The White Hot Pressings virtually eliminate the shortcomings of all the titles mentioned above, but boy are they hard to find, which accounts for how rarely they show up on the site. (more…)

The Typical Domestic Pressing of On The Border Sucks, and Here’s Why

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This is one of the pressings we’ve discovered with Reversed Polarity on some songs.

The domestic copies of On The Border have many tracks in reversed absolute phase, including and especially Midnight Flyer, a lifelong favorite of mine. The front and center banjo will positively tear your head off; it’s bright, sour, shrill, aggressive and full of distortion. Don’t look at me — that’s what reverse phase sounds like!

More of The Eagles

I’ve known for some time that domestic pressings of On The Border have their phase reversed — just hadn’t gotten around to discussing the issue because I wasn’t ready to list the record and describe the phenomenon. A while back [January 2005, time flies] I happened to play a copy of One Of These Nights and was appalled by the dismal quality of the sound. Last night I put two and two together. I pulled out both Eagles records and listened to them with the phase reversed. Voila! (On The Border is a favorite record of mine, dismissed by everyone else, but loved by yours truly.)I’m of the opinion that a very small percentage of records have their absolute phase reversed. Once you’ve learned to recognize the kind of distortion reversed absolute phase causes, you will hear recordings that may make you suspicious, and the only way to know for sure is to switch the positive and negative, wherever you choose to do so. Some of that story is also told in the link entitled Thoughts On Absolute Polarity.

With the help of our EAR 324 Phono Stage the phase is reversible with the mere touch of a button, a wonderful convenience that we have grown to love, along with the amazingly transparent sound of course. (Hard to imagine living without either at this point.)

The Last Of The Glyn Johns Eagles Records

For their debut the Eagles recorded what we consider to be one of the Five Best Sounding Rock Records in the history of the art form. Of course the Eagles didn’t record anything, Glyn Johns did, and he deserves all the credit for turning that first album into a Demo Disc of the highest order. Halfway through this album, their third, they fired him. (The British ran Winston Churchill out of office after the war, so go figure.) Johns is credited with only two tracks on the album, and of course those two are the real Demo Disc tracks here.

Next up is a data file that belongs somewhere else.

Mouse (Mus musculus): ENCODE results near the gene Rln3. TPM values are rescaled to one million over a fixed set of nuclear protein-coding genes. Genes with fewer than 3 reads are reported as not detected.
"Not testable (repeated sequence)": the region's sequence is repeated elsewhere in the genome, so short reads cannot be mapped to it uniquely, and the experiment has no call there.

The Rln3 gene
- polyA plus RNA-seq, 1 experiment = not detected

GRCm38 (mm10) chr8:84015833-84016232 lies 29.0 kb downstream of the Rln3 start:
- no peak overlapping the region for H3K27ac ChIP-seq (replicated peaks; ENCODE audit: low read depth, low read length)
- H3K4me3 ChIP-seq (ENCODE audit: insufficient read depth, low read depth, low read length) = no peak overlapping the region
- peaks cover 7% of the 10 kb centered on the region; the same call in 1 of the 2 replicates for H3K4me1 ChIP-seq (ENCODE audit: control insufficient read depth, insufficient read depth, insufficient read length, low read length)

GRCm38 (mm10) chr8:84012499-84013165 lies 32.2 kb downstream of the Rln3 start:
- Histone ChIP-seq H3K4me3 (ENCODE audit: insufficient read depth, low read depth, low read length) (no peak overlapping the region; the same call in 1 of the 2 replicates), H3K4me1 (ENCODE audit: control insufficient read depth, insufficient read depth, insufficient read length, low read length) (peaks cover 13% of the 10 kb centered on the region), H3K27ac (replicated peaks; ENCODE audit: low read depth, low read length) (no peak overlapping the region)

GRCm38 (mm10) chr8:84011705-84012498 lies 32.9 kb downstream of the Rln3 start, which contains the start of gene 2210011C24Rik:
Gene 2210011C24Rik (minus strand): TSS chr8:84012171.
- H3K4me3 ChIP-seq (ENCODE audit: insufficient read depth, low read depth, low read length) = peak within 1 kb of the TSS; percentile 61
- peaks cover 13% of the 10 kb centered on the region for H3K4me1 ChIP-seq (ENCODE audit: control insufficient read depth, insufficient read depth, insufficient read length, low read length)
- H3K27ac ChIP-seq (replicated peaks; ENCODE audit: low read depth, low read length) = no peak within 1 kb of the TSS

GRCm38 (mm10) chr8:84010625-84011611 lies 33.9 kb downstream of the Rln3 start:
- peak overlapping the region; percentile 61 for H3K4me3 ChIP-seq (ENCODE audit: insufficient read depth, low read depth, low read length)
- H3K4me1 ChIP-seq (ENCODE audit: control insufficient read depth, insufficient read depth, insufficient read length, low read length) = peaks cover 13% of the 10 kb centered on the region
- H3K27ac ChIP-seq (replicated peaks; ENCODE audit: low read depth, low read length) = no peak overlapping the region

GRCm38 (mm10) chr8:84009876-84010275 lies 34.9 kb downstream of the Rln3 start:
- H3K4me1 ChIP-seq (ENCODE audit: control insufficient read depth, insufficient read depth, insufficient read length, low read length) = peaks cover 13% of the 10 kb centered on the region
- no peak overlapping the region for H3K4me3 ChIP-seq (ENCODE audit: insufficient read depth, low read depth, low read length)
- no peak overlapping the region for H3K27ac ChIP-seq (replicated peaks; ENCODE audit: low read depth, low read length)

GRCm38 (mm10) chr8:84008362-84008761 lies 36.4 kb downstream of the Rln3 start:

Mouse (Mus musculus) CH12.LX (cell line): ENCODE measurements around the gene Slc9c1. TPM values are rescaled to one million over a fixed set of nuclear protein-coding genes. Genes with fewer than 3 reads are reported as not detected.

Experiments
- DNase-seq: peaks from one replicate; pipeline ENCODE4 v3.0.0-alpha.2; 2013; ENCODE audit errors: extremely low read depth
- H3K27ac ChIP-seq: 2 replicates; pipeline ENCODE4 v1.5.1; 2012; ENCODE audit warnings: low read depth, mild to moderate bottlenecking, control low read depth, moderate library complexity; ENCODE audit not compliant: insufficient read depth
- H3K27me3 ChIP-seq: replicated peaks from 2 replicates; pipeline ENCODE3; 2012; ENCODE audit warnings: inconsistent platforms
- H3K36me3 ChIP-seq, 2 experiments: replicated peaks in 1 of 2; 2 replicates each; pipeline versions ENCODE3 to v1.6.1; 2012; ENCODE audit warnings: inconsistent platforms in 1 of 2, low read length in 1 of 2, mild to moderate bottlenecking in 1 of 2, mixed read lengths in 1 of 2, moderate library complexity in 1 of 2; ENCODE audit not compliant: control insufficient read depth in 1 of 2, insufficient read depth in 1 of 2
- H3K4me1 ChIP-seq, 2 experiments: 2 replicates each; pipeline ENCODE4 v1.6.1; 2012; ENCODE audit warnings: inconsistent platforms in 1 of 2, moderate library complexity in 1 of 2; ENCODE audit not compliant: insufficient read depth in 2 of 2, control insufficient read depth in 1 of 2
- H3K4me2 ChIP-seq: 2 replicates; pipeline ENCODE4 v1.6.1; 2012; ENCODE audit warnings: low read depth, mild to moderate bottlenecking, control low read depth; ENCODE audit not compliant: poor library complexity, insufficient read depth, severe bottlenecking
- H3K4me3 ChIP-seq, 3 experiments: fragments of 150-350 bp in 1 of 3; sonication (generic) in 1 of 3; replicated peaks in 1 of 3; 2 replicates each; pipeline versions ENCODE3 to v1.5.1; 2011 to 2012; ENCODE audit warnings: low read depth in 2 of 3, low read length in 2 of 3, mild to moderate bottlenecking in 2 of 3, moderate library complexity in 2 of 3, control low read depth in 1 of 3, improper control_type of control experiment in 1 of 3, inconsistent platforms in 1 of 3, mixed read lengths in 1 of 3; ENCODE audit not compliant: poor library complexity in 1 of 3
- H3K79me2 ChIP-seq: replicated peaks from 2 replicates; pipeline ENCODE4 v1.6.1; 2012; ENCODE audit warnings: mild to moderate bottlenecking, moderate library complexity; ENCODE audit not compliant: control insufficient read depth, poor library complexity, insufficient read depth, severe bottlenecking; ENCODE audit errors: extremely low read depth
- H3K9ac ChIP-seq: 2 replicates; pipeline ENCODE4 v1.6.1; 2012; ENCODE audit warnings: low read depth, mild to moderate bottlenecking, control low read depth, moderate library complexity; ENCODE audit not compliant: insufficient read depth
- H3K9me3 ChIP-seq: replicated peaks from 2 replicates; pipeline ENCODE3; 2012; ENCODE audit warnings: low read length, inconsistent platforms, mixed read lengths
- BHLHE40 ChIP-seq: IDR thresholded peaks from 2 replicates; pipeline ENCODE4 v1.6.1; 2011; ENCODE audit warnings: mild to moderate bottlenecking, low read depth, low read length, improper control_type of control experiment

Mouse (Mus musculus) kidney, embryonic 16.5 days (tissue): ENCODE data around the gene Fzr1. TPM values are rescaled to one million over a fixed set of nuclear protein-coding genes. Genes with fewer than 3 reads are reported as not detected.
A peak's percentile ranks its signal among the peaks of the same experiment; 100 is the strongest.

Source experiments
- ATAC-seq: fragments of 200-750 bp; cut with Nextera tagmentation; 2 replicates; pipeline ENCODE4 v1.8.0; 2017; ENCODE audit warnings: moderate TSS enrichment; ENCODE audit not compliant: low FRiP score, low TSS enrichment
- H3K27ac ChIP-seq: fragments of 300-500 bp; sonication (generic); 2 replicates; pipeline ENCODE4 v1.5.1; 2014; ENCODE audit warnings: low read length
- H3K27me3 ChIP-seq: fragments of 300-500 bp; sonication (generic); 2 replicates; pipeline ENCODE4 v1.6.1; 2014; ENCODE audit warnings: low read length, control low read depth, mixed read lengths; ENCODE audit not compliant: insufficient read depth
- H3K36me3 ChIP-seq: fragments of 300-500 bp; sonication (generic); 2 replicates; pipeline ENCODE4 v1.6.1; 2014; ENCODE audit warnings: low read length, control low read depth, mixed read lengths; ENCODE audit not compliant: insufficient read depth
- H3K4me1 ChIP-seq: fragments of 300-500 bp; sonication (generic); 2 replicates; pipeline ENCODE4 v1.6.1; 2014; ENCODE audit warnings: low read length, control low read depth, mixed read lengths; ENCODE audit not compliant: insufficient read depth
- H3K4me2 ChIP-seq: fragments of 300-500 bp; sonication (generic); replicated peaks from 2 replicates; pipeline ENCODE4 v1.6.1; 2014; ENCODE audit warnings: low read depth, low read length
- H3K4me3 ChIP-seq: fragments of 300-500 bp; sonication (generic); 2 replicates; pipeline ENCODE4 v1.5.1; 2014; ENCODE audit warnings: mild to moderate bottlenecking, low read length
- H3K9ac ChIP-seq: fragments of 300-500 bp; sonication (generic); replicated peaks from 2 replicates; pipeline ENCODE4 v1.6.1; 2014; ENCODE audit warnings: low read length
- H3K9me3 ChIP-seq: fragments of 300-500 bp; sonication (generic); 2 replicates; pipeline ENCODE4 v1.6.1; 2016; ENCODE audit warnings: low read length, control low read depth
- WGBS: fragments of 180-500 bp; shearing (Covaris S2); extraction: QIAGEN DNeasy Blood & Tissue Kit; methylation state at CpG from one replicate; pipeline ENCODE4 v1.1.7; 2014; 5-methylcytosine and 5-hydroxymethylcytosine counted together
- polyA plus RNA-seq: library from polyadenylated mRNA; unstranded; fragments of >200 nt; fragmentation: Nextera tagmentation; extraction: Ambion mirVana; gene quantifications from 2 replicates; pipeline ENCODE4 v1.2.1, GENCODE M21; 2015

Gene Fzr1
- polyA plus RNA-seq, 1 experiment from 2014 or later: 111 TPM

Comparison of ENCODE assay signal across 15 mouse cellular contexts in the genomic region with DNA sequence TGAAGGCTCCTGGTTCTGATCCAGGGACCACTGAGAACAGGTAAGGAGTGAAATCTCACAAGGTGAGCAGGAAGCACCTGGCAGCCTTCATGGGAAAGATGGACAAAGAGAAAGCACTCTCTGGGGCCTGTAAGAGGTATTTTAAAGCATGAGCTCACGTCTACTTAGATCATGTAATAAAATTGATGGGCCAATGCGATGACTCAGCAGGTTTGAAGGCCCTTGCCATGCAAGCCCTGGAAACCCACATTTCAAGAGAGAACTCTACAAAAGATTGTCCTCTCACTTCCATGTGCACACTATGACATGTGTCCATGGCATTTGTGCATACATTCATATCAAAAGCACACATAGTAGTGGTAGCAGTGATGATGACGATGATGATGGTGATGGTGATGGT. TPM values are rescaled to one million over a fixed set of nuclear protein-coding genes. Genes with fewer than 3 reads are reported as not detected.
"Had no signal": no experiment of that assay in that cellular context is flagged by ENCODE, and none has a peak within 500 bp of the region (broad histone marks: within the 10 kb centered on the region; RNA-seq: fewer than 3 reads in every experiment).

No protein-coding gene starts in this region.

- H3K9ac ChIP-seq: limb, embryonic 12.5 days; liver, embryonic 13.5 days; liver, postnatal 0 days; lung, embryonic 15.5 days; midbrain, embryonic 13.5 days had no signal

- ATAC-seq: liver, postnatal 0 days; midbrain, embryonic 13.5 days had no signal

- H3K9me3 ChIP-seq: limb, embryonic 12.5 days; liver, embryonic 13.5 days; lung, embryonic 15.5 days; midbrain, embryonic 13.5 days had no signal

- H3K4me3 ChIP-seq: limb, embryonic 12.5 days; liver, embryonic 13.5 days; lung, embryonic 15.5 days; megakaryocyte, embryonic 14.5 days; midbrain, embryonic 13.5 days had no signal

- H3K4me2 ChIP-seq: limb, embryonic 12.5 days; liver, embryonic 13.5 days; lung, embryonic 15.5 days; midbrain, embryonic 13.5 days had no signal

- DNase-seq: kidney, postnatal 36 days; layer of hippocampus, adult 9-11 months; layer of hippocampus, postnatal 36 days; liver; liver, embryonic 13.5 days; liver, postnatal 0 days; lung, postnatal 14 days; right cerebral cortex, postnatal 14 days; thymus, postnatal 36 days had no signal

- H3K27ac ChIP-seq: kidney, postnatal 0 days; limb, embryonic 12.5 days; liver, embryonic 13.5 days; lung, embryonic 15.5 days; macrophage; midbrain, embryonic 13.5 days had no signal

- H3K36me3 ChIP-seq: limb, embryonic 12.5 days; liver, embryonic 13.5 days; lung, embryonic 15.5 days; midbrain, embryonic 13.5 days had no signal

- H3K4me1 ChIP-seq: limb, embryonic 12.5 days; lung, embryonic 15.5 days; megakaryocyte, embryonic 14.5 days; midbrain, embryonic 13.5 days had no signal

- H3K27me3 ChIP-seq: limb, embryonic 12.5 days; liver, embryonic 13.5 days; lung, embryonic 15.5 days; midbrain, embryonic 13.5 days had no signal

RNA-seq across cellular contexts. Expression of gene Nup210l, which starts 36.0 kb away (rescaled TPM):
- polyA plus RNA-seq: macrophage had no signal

But as I way playing various copies of these original British SYL pressings (the SYL of Desperado is the one on the TAS List, don’t you know), I could easily recognize the fully-extended, harmonically-rich, super-low distortion, Tubey Magical, Unbelievably Sweet Glyn Johns Sound everywhere in the soundfield I looked. Every track has some of it.

Maybe not the full measure you hear on You Never Cry Like a Lover, the standout track from side one, but enough to make you realize that even half of a Glyn Johns recording is head and shoulders better than what was to follow. One of These Nights, recorded by Bill Szymczyk, his replacement, is a step down in quality — if that step is off the edge of cliff. Say what you want about Hotel California — an FM radio staple that wore out its welcome decades ago, but not a bad recording by any means — it can’t begin to compete sonically with the likes of the first three Eagles albums that Johns did.

(And now that you’re familiar with the two main guys who recorded this band, check the dead wax of your Eagles Greatest Hits pressings for a laugh)


This is the band’s Masterpiece as well as a Desert Island Disc for yours truly.

What qualifies a record to be a Masterpiece needs no explanation. We will make every effort to limit the list to one entry per artist or group, although some exceptions have already occurred to me, so that rule will no doubt be broken from time to time. As Ralph Waldo Emerson memorably noted, “A foolish consistency is the hobgoblin of little minds…”

For a record to come to my Desert Island Disc, said record:

1) Must have at some time during my fifty years as a music lover and audio hobbyist been played enthusiastically, fanatically even, causing me to feel what Leonard Bernstein called “the joy of music;”
2) My sixty-something-year-old self must currently respect the album, and;
3) I must think I will want to listen to the music on the album fairly often and well into the future (not knowing how long I may be stranded there).

How many records meet the Desert Island Disc criteria? Certainly many more than you can see when you click on the link, but new titles are constantly being added, time permitting.

Here are some Hot Stamper pressings of Desert Island Discs you can actually buy.